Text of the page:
Words have the power to define us
I am a word nerd. I enjoy using words, playing with words, learning about words, reading words cobbled together in sentences and paragraphs and novels. As a student of the Scriptures of the Old and New Testaments, I often research words in the original languages of Hebrew and Greek. I find it fascinating to uncover the nuances and layers of meaning which are not often reflected in translations. For instance, lest any of us believe that being a “soul” is a mysterious, spiritual experience, the Hebrew word would suggest otherwise. It is literally “gullet.” That part of our bodies that keeps us alive by taking in food and drink. As the author from whom I learned this little nugget suggests, that means being a soul is a needy, dependent experience. Now that’s rather humbling, isn’t it?
One of my favorite words garnered me a date decades ago. I was asked if I could spell eleemosynary. I did and enjoyed the dinner with which I was rewarded for doing so. Imagine my delight when I learned years later that the origin of eleemosynary is the New Testament Greek word for mercy! Makes sense that a person who is charitable is motivated by mercy.
Beyond the words themselves, the ability to communicate is, in my opinion, one of life’s most extraordinary gifts. To express, whether with voices or hands (or both!), how we feel and what we think about something or someone is nothing short of a miracle. Author and preacher Frederick Buechner wrote of the word “word,” “In Hebrew the term dabar means both ‘word’ and ‘deed.’ Thus to say something is to do something. I love you. I hate you. I forgive you. I am afraid. Something that lay hidden in the heart is irrevocably released through speech into time, is given substance and tossed like a stone into the pool of history, where the concentric rings lap out endlessly. Words are power, essentially the power of creation. By my words I both discover and create who I am. By my words I elicit a word from you. Through our converse we create each other.” (Wishful Thinking, 1973).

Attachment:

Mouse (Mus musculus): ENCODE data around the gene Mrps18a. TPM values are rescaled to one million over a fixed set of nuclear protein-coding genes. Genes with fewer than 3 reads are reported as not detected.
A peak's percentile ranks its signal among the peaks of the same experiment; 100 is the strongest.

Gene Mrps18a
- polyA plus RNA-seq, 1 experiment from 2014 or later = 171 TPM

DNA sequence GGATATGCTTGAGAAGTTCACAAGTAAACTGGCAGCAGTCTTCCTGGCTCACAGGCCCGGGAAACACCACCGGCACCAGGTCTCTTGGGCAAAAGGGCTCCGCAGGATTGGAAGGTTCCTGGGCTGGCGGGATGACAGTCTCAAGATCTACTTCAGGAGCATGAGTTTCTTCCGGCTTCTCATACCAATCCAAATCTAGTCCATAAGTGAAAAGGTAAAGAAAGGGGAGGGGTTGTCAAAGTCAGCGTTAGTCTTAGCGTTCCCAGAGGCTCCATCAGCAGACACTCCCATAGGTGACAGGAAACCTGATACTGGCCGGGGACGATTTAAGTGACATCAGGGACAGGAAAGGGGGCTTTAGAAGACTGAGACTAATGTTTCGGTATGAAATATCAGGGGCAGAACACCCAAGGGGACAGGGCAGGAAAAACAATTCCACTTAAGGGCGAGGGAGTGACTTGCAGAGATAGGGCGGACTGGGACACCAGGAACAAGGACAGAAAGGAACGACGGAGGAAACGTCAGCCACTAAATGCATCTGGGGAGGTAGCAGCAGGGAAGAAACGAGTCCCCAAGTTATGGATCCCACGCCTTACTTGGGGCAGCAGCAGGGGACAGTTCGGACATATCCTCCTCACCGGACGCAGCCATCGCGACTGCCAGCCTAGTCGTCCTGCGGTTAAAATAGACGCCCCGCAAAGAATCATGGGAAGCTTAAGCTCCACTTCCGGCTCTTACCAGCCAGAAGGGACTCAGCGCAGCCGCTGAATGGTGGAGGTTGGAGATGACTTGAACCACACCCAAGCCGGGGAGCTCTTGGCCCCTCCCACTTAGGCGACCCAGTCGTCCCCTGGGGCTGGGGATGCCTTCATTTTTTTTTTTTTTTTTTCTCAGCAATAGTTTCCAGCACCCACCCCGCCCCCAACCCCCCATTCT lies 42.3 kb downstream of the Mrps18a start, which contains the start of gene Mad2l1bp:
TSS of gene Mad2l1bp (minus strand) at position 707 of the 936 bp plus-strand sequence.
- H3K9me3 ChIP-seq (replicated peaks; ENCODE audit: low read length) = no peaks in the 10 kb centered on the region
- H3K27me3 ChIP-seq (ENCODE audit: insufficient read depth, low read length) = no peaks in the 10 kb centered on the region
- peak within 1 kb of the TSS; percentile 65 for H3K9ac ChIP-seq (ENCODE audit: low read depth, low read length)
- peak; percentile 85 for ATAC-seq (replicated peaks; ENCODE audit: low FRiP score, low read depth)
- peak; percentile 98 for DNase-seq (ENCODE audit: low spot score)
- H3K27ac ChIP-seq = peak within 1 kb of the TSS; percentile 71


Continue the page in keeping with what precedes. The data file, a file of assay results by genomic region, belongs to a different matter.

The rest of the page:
Yet we often use words recklessly. We speak a promise but wiggle our way out of the bind it creates. We say something we believe someone wants to hear but that we don’t mean. A proponent of Toltec wisdom, don Miguel Ruiz, has written of the Four Agreements anchoring an honorable code of conduct. The first agreement is to “be impeccable with your word.” Ruiz summaries this practice with these words, “Speak with integrity. Say only what you mean. Avoid using the word to speak against yourself or to gossip about others. Use the power of your word in the direction of truth and love.” I was reared by parents who embodied this principle long before Ruiz published his book in 1997.
As I am preparing to move from Warren, I would be remiss if I did not express my deep gratitude for the opportunity I have been afforded to regularly write words for publication. It has been an honor to have my compositions expressing my reflections take up space on a page of the Times Observer. Partings are seldom painless. I take comfort in the realization that the word goodbye is an ancient shortening of the phrase God be with ye. And so I say goodbye and I mean it: God be with you, Times Observer readers and staff. God be with you, residents of Warren County and beyond. God be with us all!
Rebecca Taylor is pastor at the First Presbyterian Church. She can be reached at firstname.lastname@example.org